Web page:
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Patrick Teskey aims to make a difference

Innisfail byelection candidate profile
WEB Patrick Teskey
Former newspaperman Patrick Teskey is seeking the vacant Innisfail town council seat in the June 8 byelection. Photo submitted

INNISFAIL – It was just over nine years ago when Patrick Teskey came to town from the Northwest Territories to become editor of the Innisfail Province newspaper.

He served in that role for nine months. It was hardly the end of his commitment to the town.

While Teskey accepted other jobs, he and his wife Michelle became huge contributors to the community, whether it be through sports organizations or as chair of the Innisfail Public Library board, or a performer with Innisfail Town Theatre. Teskey was all in for Innisfail.

And now at the age of 42, he wants to write a bigger story for himself and the community. Teskey is one of four candidates seeking the vacant seat on town council in the June 8 byelection.

“I want to make a difference in my community. We didn’t move to Innisfail to kind of sit back and not be involved,” said Teskey, noting his early friendships in town quickly led to new opportunities to contribute. “My wife Michelle and I believe that if you are involved with something, whether it be a community or sports team or a service group, you get involved.

“You don’t sit on the sidelines,” he added. “You step up to help out, and as much as you would want someone else’s mom or dad coaching your kid, sometimes you got to be the one to step up.”

Since leaving the Province in early 2012, Teskey has worked for Stantec in Red Deer for four years, and then with the Red Deer Regional Health Foundation until fall of last year when he was recruited to join the Alberta Sports Hall of Fame as the organization’s director of marketing and communications.

Like every other organization, the hall of fame has been hit hard by the current COVI-19 pandemic. With that current experience he can relate to what many businesses and agencies are going through.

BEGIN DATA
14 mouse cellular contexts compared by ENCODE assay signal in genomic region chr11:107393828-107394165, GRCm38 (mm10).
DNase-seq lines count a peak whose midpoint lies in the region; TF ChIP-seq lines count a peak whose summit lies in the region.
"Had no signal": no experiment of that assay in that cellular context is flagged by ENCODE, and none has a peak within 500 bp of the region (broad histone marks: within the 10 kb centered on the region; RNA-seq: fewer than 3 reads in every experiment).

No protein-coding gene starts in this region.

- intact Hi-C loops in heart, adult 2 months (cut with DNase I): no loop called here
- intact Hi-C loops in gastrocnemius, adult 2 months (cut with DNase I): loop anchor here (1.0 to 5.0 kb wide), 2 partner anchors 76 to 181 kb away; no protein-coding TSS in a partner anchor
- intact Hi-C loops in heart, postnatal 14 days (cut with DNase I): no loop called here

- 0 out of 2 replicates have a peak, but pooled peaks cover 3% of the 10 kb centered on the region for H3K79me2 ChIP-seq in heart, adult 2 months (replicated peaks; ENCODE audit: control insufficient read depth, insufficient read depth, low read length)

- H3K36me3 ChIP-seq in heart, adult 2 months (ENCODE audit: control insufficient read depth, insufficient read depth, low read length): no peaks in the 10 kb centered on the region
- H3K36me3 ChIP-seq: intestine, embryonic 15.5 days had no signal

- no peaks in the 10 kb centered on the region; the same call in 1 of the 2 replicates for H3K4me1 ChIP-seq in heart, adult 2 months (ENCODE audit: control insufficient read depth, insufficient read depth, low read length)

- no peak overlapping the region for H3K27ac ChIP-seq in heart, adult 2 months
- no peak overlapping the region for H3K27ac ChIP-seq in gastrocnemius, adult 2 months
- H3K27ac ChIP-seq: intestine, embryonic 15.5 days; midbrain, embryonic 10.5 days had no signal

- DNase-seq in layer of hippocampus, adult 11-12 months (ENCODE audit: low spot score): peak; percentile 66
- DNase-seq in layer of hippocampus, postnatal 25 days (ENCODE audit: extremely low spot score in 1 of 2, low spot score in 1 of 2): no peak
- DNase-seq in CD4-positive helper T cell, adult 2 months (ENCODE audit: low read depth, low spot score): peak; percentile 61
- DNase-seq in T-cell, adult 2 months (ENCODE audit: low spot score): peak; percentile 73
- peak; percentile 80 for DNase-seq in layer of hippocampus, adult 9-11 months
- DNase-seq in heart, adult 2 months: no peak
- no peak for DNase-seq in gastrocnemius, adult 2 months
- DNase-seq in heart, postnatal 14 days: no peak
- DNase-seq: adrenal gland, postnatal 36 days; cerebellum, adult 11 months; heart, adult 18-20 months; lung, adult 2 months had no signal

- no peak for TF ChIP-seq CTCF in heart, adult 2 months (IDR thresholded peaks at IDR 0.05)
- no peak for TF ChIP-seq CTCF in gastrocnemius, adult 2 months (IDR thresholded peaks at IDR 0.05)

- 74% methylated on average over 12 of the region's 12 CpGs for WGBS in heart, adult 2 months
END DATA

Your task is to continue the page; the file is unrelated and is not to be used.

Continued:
“Our doors are shut but our offices are open and we are social distancing but we don’t have the public going through our doors. We don’t have money coming into the building,” said Teskey. “We are going to be in a tight spot going forward so I can definitely relate to what a lot of businesses are going through right now.”

Teskey is no stranger to a public health crisis. He lived in Toronto during the SARS pandemic in 2003, which resulted in more than 8,000 cases and affected 26 countries, one of which was Canada.

With the current COVID-19 pandemic, he knows many businesses in town are facing the ultimate challenge, with many unable to pay the bills and almost all encountering desperation at every turn. If elected he promises to “get up to speed” immediately on every situation and look at every opportunity available for solutions.

“I think the biggest thing right now is that the town has got to work with the chamber and with local business leaders and politicians to figure out how we are going to help these businesses, how we are going to encourage the many small businesses, the mom and pop shops, and to help them get back on their feet and stay in town,” said Teskey, noting the town has wisely committed itself to the 13 Ways initiative as a hopeful guide to move forward.

He also noted that the town already has many smart people working on council and in administration.

“A lot of them came from business backgrounds. Taking that leadership and sharing that leadership with the business community, and approaching the provincial government and federal government and figuring out the best way forward if there is a possibility for additional funding,” he said.

Teskey added another huge potentially beneficial issue for the town is that it already has a great deal of land earmarked for industrial development. He firmly believes the town needs to continue to market itself as a premier locale for larger industrial companies.

“We are going to have a challenge in encouraging smaller businesses to set up here because down the road we have Red Deer and Olds nearby,” said Teskey. “But there is a reason why families like mine choose to live in Innisfail and stay here, and it’s because of the fact it is a great community.”

For more on Patrick Teskey and his byelection campaign see his page on Facebook.